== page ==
Really earlier than that, Fermi expected it and had equipment shielded and double-shielded when testing the first nuclear bomb. But we should not confuse cosmic rays and EMP.
The legal definition of Act of God does not itself admit to the existence of a deity. Just natural phenomena which are beyond human agency to predict or prevent.
The odds of a cosmic ray hitting your memory at the exact right spot to flip a bit are one in hundreds of millions.
Each of my systems has more than hundreds of millions of bits of RAM. Some of them have 128 thousand million bits. There are a lot of places to hit.
You hit a LSB and something is off by one. You hit a MSB and you're potentially off by trillions.
That's a good argument for Gray code.
I have to take issue with the assumption that nothing clears errors better than a hard reset. There are very many known strategies for dealing with errors on a running system, and a reset only clears persistent and cumulative error, rather than transient ones. Since we can assume that your computer doesn't keep the same data in memory all of the time, most will be transient.
Someday I will be able to completely debug a piece of software. It will be a very small piece of software, I am sure.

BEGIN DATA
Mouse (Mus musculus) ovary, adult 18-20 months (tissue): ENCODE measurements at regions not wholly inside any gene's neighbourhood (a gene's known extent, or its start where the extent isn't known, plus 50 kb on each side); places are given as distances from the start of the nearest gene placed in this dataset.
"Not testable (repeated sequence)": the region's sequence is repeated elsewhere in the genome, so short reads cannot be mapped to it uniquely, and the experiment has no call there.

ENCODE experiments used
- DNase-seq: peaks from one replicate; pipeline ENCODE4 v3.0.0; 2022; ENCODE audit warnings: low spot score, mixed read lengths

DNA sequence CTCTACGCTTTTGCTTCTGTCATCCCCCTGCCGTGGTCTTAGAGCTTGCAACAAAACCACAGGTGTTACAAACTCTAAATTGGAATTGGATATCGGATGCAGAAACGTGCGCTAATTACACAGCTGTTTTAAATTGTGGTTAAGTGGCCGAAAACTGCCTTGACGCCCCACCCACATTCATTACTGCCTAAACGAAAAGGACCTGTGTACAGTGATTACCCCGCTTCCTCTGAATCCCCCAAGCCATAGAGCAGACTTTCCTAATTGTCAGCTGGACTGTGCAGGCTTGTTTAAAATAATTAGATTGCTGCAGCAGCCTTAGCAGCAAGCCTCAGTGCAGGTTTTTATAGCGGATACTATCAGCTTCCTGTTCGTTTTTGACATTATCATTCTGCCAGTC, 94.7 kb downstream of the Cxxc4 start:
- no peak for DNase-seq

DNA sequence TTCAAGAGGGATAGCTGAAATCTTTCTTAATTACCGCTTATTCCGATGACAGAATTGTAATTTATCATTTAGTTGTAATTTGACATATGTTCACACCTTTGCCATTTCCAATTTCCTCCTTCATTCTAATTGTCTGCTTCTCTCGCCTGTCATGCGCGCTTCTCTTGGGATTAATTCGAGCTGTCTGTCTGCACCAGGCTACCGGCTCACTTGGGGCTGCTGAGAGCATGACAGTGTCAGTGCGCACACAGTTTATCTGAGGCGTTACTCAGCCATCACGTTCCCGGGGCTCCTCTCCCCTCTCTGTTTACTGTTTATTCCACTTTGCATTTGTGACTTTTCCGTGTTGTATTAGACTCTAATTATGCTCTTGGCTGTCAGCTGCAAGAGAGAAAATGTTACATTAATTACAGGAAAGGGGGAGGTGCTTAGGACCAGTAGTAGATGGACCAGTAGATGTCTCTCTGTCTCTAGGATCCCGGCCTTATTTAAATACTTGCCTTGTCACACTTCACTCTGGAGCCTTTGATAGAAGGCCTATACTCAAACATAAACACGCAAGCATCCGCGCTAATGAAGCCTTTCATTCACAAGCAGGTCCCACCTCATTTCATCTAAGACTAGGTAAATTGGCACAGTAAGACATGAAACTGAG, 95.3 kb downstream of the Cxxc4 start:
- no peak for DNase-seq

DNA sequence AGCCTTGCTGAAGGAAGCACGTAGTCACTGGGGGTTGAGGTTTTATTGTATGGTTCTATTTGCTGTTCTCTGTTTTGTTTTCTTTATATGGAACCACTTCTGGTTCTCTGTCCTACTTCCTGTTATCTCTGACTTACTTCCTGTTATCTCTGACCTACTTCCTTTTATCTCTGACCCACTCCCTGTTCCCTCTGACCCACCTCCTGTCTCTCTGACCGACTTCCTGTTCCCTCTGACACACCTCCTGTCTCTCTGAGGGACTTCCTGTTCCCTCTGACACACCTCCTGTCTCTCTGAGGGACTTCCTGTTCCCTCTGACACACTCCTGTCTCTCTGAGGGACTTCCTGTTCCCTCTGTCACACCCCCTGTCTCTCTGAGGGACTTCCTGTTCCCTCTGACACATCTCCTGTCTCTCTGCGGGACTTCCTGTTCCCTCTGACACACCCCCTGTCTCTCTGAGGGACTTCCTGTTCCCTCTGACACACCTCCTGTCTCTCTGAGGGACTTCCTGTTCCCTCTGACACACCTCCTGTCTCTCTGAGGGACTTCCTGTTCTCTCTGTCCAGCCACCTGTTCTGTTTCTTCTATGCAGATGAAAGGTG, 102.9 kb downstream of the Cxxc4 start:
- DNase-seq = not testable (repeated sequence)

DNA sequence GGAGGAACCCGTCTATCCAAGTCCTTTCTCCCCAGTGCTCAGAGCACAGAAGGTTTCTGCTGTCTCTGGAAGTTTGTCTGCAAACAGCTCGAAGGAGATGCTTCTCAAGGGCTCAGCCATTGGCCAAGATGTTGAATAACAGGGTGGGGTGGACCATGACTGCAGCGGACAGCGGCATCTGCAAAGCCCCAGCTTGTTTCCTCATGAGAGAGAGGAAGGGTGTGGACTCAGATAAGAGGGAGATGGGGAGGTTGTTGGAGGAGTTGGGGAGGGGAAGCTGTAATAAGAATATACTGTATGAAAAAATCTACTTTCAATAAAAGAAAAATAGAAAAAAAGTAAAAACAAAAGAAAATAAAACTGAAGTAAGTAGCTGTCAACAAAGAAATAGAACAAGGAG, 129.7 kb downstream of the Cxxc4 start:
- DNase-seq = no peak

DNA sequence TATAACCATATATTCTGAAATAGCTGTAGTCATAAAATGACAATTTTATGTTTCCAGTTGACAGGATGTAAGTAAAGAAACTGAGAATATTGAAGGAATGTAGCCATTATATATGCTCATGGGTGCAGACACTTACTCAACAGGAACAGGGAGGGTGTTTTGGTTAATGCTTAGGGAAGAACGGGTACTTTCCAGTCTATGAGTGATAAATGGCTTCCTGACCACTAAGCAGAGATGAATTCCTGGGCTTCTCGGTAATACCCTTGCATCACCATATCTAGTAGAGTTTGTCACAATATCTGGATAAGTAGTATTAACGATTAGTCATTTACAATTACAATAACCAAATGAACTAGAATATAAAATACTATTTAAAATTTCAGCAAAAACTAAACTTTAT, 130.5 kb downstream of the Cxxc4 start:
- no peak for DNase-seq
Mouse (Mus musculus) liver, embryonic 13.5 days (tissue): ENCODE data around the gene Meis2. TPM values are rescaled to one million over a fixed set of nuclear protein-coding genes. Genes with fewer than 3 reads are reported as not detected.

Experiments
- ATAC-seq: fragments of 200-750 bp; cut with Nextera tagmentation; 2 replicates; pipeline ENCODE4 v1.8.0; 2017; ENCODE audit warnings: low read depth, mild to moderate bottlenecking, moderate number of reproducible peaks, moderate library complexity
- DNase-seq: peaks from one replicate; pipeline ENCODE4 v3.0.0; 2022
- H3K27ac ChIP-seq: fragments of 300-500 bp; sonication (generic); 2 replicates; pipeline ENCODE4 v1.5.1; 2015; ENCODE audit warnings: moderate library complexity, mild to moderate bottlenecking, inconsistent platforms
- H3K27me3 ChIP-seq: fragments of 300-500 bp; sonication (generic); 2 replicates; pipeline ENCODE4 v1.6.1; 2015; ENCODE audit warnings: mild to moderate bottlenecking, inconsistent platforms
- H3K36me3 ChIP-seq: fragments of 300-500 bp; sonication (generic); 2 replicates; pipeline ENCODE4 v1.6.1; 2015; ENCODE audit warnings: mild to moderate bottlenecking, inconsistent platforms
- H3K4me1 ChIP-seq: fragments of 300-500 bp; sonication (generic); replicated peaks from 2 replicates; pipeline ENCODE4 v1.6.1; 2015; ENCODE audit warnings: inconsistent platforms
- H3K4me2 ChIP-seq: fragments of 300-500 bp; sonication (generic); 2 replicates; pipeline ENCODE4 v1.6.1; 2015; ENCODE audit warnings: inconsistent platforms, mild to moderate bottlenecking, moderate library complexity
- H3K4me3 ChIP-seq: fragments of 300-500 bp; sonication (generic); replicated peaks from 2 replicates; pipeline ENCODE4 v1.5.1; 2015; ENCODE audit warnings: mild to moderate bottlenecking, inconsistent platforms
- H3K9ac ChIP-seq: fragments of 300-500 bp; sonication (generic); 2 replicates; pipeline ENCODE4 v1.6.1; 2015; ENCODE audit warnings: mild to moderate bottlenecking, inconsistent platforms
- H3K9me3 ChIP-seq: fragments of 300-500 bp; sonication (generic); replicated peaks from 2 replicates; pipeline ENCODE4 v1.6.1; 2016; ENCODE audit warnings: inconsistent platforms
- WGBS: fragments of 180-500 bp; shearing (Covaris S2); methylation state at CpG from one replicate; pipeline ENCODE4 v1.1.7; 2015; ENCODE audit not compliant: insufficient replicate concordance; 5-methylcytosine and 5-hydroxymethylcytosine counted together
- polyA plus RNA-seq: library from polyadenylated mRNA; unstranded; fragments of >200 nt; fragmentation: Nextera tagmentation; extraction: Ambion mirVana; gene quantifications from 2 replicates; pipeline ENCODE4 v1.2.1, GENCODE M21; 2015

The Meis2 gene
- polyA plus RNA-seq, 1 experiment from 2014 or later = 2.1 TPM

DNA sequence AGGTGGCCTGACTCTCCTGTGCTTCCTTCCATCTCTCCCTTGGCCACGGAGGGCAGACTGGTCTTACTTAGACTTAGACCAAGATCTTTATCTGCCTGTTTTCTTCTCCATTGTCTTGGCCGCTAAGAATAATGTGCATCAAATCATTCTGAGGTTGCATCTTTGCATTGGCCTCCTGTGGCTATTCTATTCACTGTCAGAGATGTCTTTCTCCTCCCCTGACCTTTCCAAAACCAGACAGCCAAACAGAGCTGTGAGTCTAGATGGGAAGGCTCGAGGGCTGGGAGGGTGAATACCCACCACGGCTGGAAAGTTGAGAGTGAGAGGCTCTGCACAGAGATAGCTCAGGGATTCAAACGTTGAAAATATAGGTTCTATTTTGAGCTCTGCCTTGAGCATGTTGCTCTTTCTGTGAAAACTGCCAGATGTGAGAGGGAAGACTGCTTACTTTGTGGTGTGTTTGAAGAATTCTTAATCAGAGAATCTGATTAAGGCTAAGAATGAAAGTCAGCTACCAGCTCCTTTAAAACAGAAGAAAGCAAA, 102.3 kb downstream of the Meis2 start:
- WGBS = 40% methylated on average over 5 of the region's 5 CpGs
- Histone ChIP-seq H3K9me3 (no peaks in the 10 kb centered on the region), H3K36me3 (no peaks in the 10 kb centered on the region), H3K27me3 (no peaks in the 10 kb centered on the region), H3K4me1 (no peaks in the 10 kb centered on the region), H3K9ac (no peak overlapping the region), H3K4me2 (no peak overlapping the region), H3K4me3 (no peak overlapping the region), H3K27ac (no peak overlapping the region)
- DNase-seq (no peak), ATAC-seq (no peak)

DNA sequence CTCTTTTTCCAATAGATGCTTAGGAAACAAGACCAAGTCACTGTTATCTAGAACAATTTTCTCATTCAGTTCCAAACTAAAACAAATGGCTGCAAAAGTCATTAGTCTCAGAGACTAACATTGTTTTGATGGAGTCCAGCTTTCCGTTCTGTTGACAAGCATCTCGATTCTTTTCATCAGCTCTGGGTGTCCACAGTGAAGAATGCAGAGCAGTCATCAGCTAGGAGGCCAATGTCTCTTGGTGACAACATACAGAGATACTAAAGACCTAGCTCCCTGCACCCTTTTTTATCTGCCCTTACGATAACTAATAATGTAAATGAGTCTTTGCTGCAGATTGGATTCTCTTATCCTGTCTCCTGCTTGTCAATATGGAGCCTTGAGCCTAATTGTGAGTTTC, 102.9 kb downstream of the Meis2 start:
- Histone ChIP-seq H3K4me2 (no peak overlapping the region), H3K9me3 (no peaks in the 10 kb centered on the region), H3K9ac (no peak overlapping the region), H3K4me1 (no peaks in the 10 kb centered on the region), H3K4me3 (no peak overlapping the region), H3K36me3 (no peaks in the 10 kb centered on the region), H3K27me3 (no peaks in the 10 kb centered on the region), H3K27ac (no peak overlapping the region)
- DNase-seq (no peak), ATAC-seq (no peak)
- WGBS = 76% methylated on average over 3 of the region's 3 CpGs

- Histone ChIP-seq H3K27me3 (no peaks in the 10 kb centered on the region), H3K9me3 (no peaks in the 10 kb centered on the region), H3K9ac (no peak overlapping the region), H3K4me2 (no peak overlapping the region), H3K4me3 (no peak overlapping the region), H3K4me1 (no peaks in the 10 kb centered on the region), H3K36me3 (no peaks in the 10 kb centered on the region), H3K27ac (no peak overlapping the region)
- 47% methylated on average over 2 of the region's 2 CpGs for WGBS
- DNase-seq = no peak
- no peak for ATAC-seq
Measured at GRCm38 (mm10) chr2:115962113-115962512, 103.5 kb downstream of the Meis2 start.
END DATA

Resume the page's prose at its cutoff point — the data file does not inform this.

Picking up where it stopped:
People discount the complexity that we face when attempting to fully debug anything.
because you'll never have much in the way of networking opportunities.
Yes but you often get a job from someone you know in another company, rather than the one you are in...
Regarding "The country's IT industry is booming in Brazil -- still Latin America's most vibrant economy", I think one can make a better case for Chile.
Brazil's 5-year compound annual growth is 1%, and last year GDP growth was -3.8%. Brazil GDP per capita is $15,615, most recent unemployment was 12%, and inflation is 9%.
Chile's 5-year CAGR is 3.9%, and last year GDP growth was 2.1%. Chile GDP per capita is $23,460, with unemployment 6.8%, and inflation 4.3%.
IT outsourcing is more mature in Brazil than Chile, and Brazil's overall GDP is six times larger than Chile's, yes. But is Brazil's economy really "vibrant"?
The superior man understands what is right; the inferior man understands what will sell. -- Confucius